Originally written on Fangraphs  |  Last updated 3/1/12

Introduction and #31
#30 – #21
#20 – #11

Beginning in late November, we’ve spent much of the offseason asking readers to rate the television broadcast teams (on a scale of 1-5 for charisma, analysis, and then overall) for all 30 major-league clubs — with the intention, ultimately, of determining which broadcasts might best reflect the sorts of inquiry and analysis performed here at the site. (Click here for more on this project.)

Below are the 10th- through 1st-ranked television broadcast teams, per the FanGraphs readership.

But first, three notes:
• Teams are ranked in ascending order of Overall rating. Overall ratings are not merely averages of Charisma and Analysis.
• I’ve attempted to choose reader comments that are either (a) illustrative of the team’s place in the rankings or (b) conspicuously amusing.
• A complete table of ratings and ballots cast will appear in these pages Friday.

10. Tampa Bay Rays
Broadcasters: Dewayne Staats and Brian Anderson
Ratings (Charisma/Analysis/Overall): 3.3, 3.2, 3.4

Three Reader Comments
• “Brian Anderson was a huge upgrade over Kevin Kennedy.”
• “Generally good, except for too frequent gigglefits from Brian Anderson.”
• “Dewayne… dominates too much with the same canned pregame notes over and over (Johnny Damon’s hit counts being a big example). By the end of the year, BA was almost openly making fun of him, which was a big part of why we liked him.”

The comments for the Rays broadcast team don’t match up particularly well with the favorable rating. There are a number of negative — if not particularly expansive — comments not published here. The 35 votes received by the Rays broadcast was among the lowest of any team, and might explain the lack of consistency between the numbers and written responses.


9. Oakland Athletics
Broadcasters: Glen Kuiper and Ray Fosse
Ratings (Charisma/Analysis/Overall): 3.4, 3.2, 3.4

Three Reader Comments
• “Think it’s a good team. They let the game breathe. Sometimes they seem a little dull, but its more do to a stagnant A’s franchise in the last few years.”
• “Kuiper seems pretty fungible to me. If I took a DeLorean from 2001 to now I probably wouldn’t notice that he wasn’t Greg Papa for at least 3 innings. I think Fosse is pretty great, though. He can be a little ‘old school’ sometimes, which Kuip doesn’t offset at all, but he’s very likeable, has a good voice and is a good story teller.”
• “Fosse has been pulled down by Kuiper in terms of broadcasting acumen. When Fosse worked with Greg Pappa, Fosse was a lot better than he is now.”

There’s almost unanimous support among respondents here for colorman Ray Fosse. The comments regarding Kuiper are mixed, but generally point to him being competent.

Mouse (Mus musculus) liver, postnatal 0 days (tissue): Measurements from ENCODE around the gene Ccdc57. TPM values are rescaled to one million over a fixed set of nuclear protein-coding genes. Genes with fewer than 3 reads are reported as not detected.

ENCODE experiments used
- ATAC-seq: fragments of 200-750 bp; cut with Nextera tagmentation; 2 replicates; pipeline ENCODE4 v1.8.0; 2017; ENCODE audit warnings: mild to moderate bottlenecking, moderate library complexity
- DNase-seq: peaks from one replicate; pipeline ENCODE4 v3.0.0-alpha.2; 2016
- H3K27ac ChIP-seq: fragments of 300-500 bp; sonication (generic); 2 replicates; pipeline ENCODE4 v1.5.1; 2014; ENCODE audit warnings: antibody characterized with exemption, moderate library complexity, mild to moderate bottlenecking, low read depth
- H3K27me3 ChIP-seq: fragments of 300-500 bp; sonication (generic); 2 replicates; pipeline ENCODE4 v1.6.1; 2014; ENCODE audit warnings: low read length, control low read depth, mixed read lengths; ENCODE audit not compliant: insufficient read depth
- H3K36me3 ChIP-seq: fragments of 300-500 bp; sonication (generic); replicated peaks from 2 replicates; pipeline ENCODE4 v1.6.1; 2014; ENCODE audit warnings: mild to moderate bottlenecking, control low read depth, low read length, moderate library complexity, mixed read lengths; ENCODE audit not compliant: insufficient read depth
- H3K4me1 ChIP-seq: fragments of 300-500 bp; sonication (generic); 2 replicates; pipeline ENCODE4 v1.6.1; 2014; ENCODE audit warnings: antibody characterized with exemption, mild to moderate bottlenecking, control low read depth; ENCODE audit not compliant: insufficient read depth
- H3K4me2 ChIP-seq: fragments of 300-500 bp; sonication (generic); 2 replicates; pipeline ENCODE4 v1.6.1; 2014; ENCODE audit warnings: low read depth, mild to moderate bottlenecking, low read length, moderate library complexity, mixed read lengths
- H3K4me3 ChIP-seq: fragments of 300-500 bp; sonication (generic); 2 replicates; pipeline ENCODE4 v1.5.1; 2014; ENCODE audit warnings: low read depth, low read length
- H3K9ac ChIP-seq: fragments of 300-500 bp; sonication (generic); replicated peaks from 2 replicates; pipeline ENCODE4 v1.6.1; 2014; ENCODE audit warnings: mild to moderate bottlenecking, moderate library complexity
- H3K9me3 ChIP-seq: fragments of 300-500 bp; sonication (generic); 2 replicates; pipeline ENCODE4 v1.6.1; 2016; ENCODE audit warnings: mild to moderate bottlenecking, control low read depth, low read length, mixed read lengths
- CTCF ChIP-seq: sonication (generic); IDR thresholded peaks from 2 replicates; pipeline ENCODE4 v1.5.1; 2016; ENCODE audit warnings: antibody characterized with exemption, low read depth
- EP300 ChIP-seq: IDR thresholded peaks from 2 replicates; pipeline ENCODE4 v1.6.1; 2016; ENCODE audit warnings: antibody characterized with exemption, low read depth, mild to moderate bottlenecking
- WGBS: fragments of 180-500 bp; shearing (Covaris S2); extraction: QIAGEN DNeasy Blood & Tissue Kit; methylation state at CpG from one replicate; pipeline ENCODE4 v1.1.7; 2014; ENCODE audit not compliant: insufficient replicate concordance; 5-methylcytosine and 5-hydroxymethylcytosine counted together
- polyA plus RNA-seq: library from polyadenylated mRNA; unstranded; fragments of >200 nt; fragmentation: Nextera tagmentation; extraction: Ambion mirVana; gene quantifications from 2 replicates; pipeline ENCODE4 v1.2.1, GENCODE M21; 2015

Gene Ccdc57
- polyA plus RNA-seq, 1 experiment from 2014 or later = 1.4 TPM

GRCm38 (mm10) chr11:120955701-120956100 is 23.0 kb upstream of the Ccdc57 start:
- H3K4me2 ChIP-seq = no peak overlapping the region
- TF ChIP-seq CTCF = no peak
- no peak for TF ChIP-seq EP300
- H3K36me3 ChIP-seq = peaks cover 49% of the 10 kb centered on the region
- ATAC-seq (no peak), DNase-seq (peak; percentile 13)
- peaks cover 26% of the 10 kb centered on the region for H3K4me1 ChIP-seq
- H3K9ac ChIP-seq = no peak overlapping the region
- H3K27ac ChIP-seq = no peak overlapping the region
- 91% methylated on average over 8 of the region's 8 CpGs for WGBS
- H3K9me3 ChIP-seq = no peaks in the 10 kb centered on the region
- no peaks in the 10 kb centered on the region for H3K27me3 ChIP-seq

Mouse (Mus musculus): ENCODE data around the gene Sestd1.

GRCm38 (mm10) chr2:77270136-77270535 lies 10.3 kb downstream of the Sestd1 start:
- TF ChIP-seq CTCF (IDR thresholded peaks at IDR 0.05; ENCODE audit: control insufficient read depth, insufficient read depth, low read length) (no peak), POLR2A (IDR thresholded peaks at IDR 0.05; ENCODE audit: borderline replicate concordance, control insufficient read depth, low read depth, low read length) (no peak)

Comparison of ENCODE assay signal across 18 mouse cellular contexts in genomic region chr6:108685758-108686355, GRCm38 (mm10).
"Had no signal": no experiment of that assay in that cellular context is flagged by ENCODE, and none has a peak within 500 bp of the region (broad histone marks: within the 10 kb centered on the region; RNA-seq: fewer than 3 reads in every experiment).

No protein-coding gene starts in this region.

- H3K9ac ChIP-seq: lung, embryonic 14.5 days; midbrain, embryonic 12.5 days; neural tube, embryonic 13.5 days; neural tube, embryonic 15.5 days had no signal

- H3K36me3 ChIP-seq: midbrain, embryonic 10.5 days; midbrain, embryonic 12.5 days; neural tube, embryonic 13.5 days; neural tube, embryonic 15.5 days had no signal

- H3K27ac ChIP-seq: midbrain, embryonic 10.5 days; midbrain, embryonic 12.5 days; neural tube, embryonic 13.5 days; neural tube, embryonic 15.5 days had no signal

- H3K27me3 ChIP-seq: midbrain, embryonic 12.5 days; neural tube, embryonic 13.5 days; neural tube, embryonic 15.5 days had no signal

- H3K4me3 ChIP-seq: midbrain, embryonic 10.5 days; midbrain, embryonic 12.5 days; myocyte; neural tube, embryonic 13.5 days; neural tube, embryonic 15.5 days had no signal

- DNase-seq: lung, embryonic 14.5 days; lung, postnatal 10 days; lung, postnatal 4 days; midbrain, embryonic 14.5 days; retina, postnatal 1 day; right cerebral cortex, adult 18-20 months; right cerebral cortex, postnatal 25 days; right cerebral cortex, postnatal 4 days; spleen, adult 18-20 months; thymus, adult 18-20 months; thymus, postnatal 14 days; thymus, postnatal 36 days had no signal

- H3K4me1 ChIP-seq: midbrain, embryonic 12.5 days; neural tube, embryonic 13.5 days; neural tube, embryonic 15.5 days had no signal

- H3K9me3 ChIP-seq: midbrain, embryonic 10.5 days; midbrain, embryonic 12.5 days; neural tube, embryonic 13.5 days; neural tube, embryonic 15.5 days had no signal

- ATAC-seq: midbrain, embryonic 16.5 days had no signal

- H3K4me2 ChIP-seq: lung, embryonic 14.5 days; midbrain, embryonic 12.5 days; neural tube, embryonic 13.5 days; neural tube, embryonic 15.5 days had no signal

8. Detroit Tigers
Broadcasters: Mario Impemba and Rod Allen
Ratings (Charisma/Analysis/Overall): 3.6, 3.0, 3.5

Three Reader Comments
• “Mario Impemba is a solid if unspectacular announcer; he stays out of the way of the game, which is something that a lot of announcers don’t seem to understand or execute.”
• “I would have scored higher for Rod Allen if this was cast individually. Mario Impemba, although not bad at all, is just so average that he weighs the entire broadcast and broadcasting duo down to average. That being said, I’d rather have someone like Impemba who “let’s the game do the talking” over somebody who constantly talks over it or who tries to “sell” me on the game/sport I’m already watching.”
• “Mario Impemba is one of the bust in the business.” [sic]

If there’s a criticism from respondents, it’s mostly that Rod Allen can get silly. After watching several broadcasts last year to the end of writing this review, I felt Allen actually had a nice way of making simple but elegant observations that added to the game narrative.


7. Milwaukee Brewers
Broadcasters: Brian Anderson and Bill Schroeder
Ratings (Charisma/Analysis/Overall): 3.6, 3.2, 3.6

Three Reader Comments
• “Brian Anderson is outstanding and by himself makes the pair above average.”
• “Occasional viewers may find the pairing a tad vanilla, but consistent viewers can appreciate the small details the two notice during games.”
• “Analysis becomes a 4 (possibly 5) when Jeff Cirillo is in over Bill Schroeder.”

The favorable rating from FanGraphs readers appears due largely to Anderson’s play-by-play work — with which those outside the Milwaukee market (i.e. mostly everyone) will have heard courtesy his (Anderson’s) playoff work with TBS. Like San Diego’s Mark Grant and San Francisco’s Mike Krukow, Schroeder possesses the voice of an archetypal Baseball Man.


6. Chicago Cubs
Broadcasters: Len Kasper and Bob Brenly
Ratings (Charisma/Analysis/Overall): 3.7, 3.9, 3.9

Three Reader Comments
• “Their balance is very good and they’ve improved immensely since their 2005 debut. When games are close, they do not detract from the on-field action; when the games are blowouts, their conversation does wander, but in a very entertaining way… Bob often tells stories from his playing days that are funny and self-deprecating.”
• “Len Kasper is outstanding and often cites FanGraphs in an unobtrusive way that introduces more advanced stats. Bob Brenly’s greatest asset as a broadcaster may be allowing Len to talk about these concepts without much interjection, although he occasionally produces astute analysis.”
• “Brenley can predict the future.”

As these, and other, repondents note, Kasper has cited FanGraphs with some frequency over the last year or two (or more, maybe, I don’t know). So far as I know, he’s really only rivaled by Yankees part-time colorman David Cone in terms of his comfort with advanced stats.